MQ 9.0.4 continues to build on the features of the REST API introduced in version 9.0.1, this time giving you the ability to display channels in the same convenient way available for installations, queue managers and queues.
If you would like to know more about the numerous benefits that come with using the new administrative REST interface, you will find more information in this post by Mark Bluemel.

New endpoint, same structure

Following the structure already laid out for queues, the most plain and simple display channel request will look like this:

As you might expect, this will return a list of all channels on queue manager QM1, along with their name, type and any other relevant information displayed by default, such as connections. The result will be laid out as a JSON string like this:

    “name”: “QM2.TO.QM1”,
    “type”: “receiver”
    “name”: “QM1.TO.QM2”,
    “type”: “sender”,
    “sender”: {
      “connection”: [
          “host”: “”,
          “port”: 1414
      “transmissionQueueName”: “QM2”

It is worth pointing out that connection is nested inside a “sender” object. By design, all attributes that are specific to a certain type of channel are embedded in a named object to make their type-specific nature more obvious.

You can also select channels with a certain name and type by adding name and type URL parameters, respectively. The resulting URL will look something like this:

The name parameter supports a single wildcard anywhere within the string: *START, MID*DLE and END* are all valid values.

As with queues, a URL is also provided for inquiring about a specific channel by name:

This form of URL does not support name, type or channel attribute filtering as they would be redundant.

You GET what you ask for

Given the large amount of information available at the channel level, we figured it would be best to only display what the user is explicitly asking for. This makes the result more legible for both interactive use of the API and logging purposes.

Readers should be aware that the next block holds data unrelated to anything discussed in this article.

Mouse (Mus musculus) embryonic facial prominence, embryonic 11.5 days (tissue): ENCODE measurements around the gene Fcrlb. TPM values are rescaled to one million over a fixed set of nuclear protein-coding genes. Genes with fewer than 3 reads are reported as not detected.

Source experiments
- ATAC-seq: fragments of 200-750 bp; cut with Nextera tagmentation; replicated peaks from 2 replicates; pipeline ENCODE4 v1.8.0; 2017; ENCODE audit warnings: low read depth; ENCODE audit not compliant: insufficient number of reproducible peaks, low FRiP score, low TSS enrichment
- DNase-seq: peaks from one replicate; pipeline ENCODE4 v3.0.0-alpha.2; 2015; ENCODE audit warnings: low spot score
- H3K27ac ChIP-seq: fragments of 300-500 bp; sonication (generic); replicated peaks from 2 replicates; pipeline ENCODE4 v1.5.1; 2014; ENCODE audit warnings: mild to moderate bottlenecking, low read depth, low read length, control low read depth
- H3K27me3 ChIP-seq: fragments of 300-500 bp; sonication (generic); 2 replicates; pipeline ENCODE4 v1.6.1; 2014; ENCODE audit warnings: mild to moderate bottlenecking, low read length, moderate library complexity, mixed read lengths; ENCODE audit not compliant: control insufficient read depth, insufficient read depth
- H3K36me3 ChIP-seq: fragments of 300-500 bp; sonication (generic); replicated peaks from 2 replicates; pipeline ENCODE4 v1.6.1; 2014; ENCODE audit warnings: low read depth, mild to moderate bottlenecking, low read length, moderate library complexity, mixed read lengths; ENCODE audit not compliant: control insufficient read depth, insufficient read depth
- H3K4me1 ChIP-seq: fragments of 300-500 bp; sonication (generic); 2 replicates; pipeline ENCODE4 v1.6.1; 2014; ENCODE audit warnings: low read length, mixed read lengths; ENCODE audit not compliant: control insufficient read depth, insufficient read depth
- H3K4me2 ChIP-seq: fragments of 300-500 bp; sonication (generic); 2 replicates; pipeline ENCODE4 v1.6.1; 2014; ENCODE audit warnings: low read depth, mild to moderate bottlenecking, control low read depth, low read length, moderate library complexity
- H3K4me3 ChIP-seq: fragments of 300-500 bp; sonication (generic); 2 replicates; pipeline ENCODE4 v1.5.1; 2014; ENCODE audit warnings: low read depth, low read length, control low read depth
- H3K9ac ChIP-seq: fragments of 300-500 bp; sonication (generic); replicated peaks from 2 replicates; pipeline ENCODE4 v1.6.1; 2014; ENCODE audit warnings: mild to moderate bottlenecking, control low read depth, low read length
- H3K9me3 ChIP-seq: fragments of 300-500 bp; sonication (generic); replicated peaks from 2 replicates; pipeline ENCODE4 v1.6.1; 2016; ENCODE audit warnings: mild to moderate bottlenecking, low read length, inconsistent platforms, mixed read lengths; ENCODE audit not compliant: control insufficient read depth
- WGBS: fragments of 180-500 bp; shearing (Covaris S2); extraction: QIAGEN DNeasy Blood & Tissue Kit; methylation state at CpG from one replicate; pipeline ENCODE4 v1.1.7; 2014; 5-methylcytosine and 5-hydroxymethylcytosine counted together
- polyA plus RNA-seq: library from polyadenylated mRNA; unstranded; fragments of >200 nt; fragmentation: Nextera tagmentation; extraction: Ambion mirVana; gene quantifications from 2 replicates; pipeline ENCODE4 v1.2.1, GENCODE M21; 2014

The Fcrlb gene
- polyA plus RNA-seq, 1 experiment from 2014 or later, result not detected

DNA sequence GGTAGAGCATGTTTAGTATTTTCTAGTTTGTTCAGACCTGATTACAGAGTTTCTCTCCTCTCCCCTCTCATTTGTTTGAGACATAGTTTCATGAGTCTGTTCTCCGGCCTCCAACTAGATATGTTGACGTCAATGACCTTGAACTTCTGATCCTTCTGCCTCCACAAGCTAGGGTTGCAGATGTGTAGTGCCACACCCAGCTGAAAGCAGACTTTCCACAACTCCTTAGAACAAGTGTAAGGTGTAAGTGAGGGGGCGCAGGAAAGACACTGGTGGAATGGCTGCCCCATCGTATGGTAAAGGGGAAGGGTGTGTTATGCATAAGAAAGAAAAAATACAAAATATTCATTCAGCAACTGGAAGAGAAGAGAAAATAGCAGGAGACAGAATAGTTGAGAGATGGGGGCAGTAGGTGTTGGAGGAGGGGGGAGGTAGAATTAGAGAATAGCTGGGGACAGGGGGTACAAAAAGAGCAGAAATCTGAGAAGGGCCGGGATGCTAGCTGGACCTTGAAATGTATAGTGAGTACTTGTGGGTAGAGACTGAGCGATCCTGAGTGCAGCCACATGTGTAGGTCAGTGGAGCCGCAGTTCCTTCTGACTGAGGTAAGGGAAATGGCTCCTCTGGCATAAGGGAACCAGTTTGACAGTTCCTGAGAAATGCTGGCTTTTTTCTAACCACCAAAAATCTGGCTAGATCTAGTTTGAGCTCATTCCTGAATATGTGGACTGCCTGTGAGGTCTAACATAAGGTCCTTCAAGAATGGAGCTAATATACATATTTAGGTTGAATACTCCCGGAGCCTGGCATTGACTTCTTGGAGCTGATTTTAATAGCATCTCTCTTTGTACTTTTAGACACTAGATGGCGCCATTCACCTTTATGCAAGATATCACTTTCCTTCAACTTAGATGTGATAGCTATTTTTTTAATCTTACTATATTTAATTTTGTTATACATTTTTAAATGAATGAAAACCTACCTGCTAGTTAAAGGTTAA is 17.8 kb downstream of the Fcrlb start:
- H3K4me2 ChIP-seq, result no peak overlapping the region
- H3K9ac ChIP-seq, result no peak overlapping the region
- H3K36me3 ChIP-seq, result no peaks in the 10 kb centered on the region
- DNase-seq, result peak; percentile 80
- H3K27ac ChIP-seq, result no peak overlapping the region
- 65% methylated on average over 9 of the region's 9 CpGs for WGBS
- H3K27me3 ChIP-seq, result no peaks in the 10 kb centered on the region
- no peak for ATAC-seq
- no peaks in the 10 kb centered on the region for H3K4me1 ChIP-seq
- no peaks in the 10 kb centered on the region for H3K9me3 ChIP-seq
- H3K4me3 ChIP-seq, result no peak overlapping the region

You can customise your query by adding attributes and status (Yes, channel status can also be queried from this endpoint. More on that further down) parameters to your URL:

The above request will return a JSON array with an object for each channel, containing a general object with a description attribute. The * and all shortcuts seen in queues to include all available attributes will also work with channels.

At this point, you might be wondering whether requesting type-specific parameters will require knowing all type names beforehand, with an attribute list such as sender.connection, clusterSender.connection, clusterReceiver.connection, requester.connection, server.connection, sender.transmissionQueueName….
That is why we are also providing a handy shortcut to include all channel types: [type]. For instance, a valid value for the attributes parameter could be [type].connection, or just [type].

For a complete list of all available attributes, you should refer to the IBM Knowledge Center.

Status as a property

If you have administered an MQ installation (more than likely considering you are reading this article) you will probably be familiar with the idea that channel information and channel status are two separate things: MQSC commands, for example, split them into CHANNEL and CHSTATUS.

The REST API, however, is centred around the idea of an object, without distinction between static and runtime properties. It was therefore intuitive to show status as being a property of the inquired object. This is not new to the API: queue objects work the same way.

Status attributes can be requested the same way as channel attributes, through a status URL parameter, with the only subtle difference of a further level of nesting, to distinguish between current status and saved status. Here is an example request, with sample output:

channel: [
    “name”: “QM2.TO.QM1”,
    “type”: “receiver”,
    “currentStatus”: [{
      “state”: “running”

For a complete list of all available attributes, you should refer to the IBM Knowledge Center.

Can I try it out?

If you haven’t tried out the REST API yet, here you will find instructions on how to get going. Happy curling!

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